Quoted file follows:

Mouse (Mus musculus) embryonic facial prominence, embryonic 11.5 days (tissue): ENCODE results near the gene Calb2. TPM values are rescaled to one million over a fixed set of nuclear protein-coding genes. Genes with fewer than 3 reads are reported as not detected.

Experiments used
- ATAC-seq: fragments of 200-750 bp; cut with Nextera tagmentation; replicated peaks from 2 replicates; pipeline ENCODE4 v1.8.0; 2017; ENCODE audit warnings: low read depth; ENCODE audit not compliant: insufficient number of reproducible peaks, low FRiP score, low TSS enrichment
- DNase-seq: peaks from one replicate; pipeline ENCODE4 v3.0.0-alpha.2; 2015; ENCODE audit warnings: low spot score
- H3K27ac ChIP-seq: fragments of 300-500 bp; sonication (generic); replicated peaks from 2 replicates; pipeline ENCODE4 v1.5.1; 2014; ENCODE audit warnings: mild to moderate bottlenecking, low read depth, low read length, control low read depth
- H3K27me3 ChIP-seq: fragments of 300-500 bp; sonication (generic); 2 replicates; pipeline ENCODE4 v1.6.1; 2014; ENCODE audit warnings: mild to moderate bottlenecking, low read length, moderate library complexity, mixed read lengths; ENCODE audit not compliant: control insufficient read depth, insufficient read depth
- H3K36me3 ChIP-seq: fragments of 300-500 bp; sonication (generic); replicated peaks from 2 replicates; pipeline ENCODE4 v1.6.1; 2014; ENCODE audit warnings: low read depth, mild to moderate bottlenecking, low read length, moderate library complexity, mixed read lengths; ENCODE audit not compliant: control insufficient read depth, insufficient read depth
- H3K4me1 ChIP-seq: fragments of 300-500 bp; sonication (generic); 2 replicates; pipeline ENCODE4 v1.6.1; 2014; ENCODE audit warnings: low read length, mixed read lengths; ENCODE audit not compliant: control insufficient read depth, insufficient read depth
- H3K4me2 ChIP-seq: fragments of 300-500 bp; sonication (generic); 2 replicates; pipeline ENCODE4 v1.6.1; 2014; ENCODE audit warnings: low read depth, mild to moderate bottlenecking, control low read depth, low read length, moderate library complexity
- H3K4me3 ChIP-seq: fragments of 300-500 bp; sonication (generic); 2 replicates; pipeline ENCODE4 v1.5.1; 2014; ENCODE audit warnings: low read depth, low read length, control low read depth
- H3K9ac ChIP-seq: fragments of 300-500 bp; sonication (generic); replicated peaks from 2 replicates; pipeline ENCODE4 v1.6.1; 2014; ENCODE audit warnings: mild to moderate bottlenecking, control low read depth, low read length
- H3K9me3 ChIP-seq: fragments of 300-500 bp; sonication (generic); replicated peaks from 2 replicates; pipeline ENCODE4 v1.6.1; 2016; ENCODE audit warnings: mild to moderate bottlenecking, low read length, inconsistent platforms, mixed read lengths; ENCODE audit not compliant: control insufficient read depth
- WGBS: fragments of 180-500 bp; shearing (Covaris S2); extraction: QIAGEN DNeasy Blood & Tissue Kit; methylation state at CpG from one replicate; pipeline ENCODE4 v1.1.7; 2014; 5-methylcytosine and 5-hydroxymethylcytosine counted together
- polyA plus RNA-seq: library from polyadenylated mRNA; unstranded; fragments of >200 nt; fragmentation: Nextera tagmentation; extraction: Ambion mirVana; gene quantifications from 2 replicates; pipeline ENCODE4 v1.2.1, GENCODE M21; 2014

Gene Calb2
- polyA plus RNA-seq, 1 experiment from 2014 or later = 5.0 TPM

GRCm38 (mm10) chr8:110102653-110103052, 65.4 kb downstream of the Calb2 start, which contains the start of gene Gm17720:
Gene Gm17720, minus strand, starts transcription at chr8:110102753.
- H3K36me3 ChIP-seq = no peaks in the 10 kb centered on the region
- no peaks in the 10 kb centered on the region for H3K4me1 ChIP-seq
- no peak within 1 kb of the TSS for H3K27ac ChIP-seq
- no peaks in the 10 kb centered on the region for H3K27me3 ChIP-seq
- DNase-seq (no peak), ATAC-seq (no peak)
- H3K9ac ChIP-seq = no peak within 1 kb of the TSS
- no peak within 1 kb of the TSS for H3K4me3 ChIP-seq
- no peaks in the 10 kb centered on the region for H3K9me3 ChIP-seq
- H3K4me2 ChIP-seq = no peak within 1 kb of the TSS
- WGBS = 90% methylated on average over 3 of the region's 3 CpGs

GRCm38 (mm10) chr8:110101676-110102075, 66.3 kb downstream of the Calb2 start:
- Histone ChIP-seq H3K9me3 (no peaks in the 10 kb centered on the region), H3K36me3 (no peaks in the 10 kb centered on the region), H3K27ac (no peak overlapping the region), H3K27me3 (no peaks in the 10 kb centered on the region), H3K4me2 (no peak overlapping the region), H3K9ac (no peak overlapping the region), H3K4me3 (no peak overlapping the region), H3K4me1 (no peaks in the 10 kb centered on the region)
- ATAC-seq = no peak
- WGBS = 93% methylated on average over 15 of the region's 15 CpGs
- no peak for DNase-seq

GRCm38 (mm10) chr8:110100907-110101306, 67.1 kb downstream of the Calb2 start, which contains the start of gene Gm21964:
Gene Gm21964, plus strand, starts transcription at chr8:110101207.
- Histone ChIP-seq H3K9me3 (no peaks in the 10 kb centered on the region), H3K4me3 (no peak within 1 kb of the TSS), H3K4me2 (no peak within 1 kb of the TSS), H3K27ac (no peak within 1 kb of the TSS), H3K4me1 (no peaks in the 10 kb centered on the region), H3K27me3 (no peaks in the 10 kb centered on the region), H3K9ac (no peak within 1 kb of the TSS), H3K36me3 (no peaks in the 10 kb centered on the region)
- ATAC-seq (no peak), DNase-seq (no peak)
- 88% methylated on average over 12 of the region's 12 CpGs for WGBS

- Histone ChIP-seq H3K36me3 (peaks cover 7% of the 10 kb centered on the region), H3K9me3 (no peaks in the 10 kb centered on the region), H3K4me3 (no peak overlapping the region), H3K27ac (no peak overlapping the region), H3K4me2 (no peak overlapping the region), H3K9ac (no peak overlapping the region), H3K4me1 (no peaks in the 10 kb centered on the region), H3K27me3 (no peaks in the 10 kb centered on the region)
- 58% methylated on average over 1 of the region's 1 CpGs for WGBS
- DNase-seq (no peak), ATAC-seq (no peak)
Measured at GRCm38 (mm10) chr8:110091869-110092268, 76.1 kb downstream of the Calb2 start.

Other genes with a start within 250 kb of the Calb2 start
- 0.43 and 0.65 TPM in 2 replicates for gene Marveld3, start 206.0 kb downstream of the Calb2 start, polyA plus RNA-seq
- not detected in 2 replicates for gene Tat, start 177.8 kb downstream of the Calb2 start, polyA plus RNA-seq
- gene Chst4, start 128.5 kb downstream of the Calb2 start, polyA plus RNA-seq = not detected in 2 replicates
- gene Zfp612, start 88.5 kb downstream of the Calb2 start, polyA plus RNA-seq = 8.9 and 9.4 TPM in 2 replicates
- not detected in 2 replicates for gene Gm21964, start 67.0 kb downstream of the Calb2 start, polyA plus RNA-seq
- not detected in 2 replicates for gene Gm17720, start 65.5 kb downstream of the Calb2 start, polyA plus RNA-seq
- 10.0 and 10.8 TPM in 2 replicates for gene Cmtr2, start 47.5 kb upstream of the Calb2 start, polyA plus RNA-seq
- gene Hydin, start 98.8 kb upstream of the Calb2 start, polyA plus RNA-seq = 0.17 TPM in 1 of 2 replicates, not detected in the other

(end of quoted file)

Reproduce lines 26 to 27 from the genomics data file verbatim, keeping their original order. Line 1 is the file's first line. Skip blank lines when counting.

- no peaks in the 10 kb centered on the region for H3K9me3 ChIP-seq
- H3K4me2 ChIP-seq = no peak within 1 kb of the TSS